The Swedish Research Council for Health, Working Life and Welfare (Forte) has the mandate from the Government in the area of public health to further develop forms of collaboration and communication with relevant stakeholders to identify research gaps and how results from research that Forte is funding should be communicated. Growth Analysis has in cooperation with Forte conducted this study on collaboration for identifying knowledge gaps, needs driven research and communication focusing on four countries: Canada, United Kingdom, Netherlands and China.
This study of a number of national research councils in the field of public health suggest that there is not a universal model to lean on, but that each country based on its context needs to build up adapted schemes to identify knowledge gaps and how research results can be communicated effectively. However, the country reports all stresses the importance of interaction with different actors and stakeholders to identify research needs, anchoring its activities and to reach out with their communications. The countries have in common that they are working with two models, a bottom-up model, and a top-down model to satisfy both needs-driven research and policy influenced areas. The top-down model can provide more strategic and policy-influenced formulations while the bottom-up model can provide defined research questions that can have a large direct impact within a smaller area, such as “Is drug X better than drug Y to cure Z?” Increasingly the research councils work with the involvement of the users of the research, thus practitioners, patient groups and patient associations.
The success factors identified in this study of Canada, England, the Netherlands and China are partly about collaboration to identify areas of research and partly on how research councils to strengthen its communication focus on how research can be used in practice. For example the evidence-based advice and recommendations from the National Institute for Health and Care Excellence (NICE) about health care procedures, new technology products and medicines.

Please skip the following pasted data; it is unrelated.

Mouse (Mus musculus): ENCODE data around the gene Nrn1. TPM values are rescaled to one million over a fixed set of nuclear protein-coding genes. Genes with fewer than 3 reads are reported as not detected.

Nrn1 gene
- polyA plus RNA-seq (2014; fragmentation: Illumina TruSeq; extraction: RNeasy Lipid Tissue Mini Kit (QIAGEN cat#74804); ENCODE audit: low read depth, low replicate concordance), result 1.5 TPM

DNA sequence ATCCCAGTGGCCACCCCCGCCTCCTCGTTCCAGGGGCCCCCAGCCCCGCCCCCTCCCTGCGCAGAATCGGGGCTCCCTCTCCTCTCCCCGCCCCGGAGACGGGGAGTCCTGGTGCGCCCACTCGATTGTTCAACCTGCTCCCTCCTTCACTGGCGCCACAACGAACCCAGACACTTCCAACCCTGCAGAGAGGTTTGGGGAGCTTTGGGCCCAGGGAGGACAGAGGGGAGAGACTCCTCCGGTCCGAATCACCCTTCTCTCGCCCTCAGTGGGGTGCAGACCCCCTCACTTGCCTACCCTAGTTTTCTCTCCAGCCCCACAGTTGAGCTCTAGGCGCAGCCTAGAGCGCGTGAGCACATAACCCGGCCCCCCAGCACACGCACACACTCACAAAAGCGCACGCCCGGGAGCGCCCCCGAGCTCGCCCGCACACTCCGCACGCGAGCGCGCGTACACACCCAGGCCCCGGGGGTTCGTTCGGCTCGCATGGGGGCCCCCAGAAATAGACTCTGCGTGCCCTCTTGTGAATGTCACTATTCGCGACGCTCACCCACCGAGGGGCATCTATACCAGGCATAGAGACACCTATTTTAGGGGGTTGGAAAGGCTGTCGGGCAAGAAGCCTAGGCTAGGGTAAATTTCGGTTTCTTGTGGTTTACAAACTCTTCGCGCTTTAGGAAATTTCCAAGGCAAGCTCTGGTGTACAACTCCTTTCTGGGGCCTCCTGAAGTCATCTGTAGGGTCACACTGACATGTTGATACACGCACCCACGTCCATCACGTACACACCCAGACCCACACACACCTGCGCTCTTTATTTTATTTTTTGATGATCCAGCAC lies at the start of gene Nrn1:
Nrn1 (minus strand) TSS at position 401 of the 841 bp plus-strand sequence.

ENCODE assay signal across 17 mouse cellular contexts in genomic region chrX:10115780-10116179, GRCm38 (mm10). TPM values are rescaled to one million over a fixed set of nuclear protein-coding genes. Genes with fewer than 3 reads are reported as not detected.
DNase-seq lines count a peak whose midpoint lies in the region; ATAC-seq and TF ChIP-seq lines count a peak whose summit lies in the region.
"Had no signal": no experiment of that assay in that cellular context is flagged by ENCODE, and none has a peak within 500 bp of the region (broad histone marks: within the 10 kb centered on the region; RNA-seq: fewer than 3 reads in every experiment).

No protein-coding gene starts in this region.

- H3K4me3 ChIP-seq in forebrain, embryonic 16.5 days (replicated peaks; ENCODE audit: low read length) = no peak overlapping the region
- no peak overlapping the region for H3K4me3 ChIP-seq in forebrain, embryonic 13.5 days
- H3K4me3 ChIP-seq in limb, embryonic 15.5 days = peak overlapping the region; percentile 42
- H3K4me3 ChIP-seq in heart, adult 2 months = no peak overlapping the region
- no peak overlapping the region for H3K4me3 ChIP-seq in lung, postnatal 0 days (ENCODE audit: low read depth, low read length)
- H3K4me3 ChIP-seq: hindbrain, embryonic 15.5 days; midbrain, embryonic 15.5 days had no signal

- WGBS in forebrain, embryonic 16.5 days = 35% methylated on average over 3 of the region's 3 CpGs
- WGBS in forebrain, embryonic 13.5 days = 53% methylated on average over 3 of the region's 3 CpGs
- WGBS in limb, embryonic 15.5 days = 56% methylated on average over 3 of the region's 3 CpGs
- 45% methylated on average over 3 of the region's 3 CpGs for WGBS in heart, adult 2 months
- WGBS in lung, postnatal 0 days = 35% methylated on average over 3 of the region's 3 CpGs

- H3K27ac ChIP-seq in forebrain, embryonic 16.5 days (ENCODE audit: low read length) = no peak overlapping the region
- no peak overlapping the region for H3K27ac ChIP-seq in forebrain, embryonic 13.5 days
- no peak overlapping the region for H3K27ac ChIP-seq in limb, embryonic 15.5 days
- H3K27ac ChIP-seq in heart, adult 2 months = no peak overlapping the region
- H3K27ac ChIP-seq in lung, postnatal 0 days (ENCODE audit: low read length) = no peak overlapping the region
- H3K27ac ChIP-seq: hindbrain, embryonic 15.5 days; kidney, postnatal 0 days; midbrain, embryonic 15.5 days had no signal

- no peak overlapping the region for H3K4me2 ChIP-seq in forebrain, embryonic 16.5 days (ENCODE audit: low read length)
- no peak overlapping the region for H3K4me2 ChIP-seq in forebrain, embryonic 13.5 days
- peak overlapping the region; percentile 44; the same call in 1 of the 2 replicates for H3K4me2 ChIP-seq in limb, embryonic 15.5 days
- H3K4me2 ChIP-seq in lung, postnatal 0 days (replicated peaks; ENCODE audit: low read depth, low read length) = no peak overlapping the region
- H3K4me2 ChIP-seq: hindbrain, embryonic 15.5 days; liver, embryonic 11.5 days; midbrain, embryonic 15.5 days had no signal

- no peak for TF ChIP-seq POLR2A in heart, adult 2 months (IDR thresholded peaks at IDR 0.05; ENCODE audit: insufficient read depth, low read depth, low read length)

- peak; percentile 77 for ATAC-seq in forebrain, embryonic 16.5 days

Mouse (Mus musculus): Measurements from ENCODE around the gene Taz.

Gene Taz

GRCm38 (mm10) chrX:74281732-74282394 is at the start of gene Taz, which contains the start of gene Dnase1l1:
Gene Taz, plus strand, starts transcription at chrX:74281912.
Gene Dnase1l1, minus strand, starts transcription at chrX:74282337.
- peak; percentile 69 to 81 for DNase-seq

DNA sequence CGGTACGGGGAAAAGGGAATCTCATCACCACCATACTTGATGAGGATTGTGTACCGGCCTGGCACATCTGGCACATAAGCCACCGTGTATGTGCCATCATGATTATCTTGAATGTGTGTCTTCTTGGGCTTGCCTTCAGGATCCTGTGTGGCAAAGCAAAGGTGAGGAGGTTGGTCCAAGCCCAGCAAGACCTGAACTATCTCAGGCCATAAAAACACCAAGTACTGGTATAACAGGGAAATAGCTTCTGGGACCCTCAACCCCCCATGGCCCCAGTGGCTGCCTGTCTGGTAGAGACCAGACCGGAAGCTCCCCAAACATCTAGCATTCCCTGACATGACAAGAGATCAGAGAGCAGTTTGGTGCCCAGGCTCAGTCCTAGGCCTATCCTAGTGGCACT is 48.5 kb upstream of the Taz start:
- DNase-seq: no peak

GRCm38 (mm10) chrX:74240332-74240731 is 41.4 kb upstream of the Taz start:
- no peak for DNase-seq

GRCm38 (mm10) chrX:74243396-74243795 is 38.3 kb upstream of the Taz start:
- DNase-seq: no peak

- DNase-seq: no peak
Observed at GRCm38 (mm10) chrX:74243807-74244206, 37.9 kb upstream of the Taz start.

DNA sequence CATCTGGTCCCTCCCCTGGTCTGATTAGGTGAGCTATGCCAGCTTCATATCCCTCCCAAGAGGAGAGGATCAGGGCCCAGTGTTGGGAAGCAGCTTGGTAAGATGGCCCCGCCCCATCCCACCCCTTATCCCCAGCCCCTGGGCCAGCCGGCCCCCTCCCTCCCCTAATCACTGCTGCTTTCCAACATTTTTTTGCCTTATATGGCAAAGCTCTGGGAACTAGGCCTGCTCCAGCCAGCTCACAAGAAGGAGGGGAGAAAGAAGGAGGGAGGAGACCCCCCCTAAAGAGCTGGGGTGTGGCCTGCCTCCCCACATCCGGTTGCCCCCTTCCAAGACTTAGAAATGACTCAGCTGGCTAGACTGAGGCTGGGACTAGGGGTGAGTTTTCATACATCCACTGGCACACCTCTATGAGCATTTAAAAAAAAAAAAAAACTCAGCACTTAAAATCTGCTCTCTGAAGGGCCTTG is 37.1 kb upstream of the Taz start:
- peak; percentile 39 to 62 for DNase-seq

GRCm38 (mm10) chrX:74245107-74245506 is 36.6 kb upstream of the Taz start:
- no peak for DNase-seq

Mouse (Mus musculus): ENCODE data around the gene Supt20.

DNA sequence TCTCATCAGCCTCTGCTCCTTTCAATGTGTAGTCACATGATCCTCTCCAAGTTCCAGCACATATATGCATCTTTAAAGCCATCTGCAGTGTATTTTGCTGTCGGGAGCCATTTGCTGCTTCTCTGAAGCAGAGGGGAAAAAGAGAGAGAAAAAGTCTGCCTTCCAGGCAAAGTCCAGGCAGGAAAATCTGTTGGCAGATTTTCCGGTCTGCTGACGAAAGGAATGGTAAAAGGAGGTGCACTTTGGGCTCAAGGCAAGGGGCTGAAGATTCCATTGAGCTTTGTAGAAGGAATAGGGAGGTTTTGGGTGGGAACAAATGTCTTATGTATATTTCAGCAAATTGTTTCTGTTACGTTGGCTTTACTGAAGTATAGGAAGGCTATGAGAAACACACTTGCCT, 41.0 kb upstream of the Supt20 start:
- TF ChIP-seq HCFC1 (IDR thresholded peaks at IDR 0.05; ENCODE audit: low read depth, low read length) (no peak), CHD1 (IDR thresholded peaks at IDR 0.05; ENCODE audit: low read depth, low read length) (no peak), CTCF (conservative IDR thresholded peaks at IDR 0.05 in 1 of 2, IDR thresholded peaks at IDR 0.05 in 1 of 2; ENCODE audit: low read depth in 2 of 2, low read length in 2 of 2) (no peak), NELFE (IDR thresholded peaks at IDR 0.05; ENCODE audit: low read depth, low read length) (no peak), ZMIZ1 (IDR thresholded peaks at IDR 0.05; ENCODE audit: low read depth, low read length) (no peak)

An often mentioned precondition for being effective in their role as research funding agency in public health is a close collaboration with other research funding bodies and a coordination of areas to avoid overlapping. Involving more stakeholders, such as patients and patient organizations is seen as an important strategic work, especially in the search for new needs-driven research areas. Creating platforms for these dialogues with different groups in society plays a large role in for example the British program Challenge on Dementia where Medical Research Council put together patients and researchers and the Canadian program The Community-Based Primary Health Care, CBPHC, which was created after discussions with both the takers, clients and stakeholders.
The research councils also seem to share a growing focus on evidence-based research that can be used in efforts to influence both policies selection of focus areas, such as in the Canadian program Evidence-Informed Health Care Renewal that supports collaboration between researchers and decision-makers but also more close to practice, as in Dutch Academic Collaborative Centres, which aims to bring research and practice closer together, thereby strengthening an evidence-based approach to health care.
For communication to function effectively Medical Research Centre in England are trying to develop the receiving capacity of research by clarifying the research results for policy makers and explains the policy context for researchers. This is done through a so-called Knowledge Exchange Officer, dealing with these issues, but also by multi-partner projects as the UK Clinical Research Collaboration.
Investments to develop translational research can be found in several countries. These translational programs are aimed at increasing the use of research in relevant activities. An increased proportion of implemented research is seen as important for efficient use of society’s resources and provides improved methods in health care. CIHR (Canadian Institutes of Health Research) has a special department dealing with these issues, called The Knowledge Translation and Commercialization. They are working on strategies for translation, networking, and by rewarding excellence in knowledge translation in the form of a financial price. Also Dutch Zone Mw rewards through a monetary prize the most prominent translation efforts. UK Office for Strategic Coordination of Health Research (OSCHR) has besides the assignment to coordinate research funding in public health also the task of monitoring the translational research funded by the government.
The case studies also points out that the countries are trying to ensure that the research has the desired effect by having clear statements regarding the implementation and dissemination of knowledge in strategies, programs and calls. In the assessments of research proposals to the Dutch Zone Mw, implementation and dissemination of knowledge is a criterion.
China is in the midst of a major reform and is interested in how Sweden is working on these issues. Several studied organizations for example in the Netherlands and Canada are working with its strategy for the coming years, which should be interesting to follow up.
How to identify research needs and communicate results – A study of research councils in the field of public health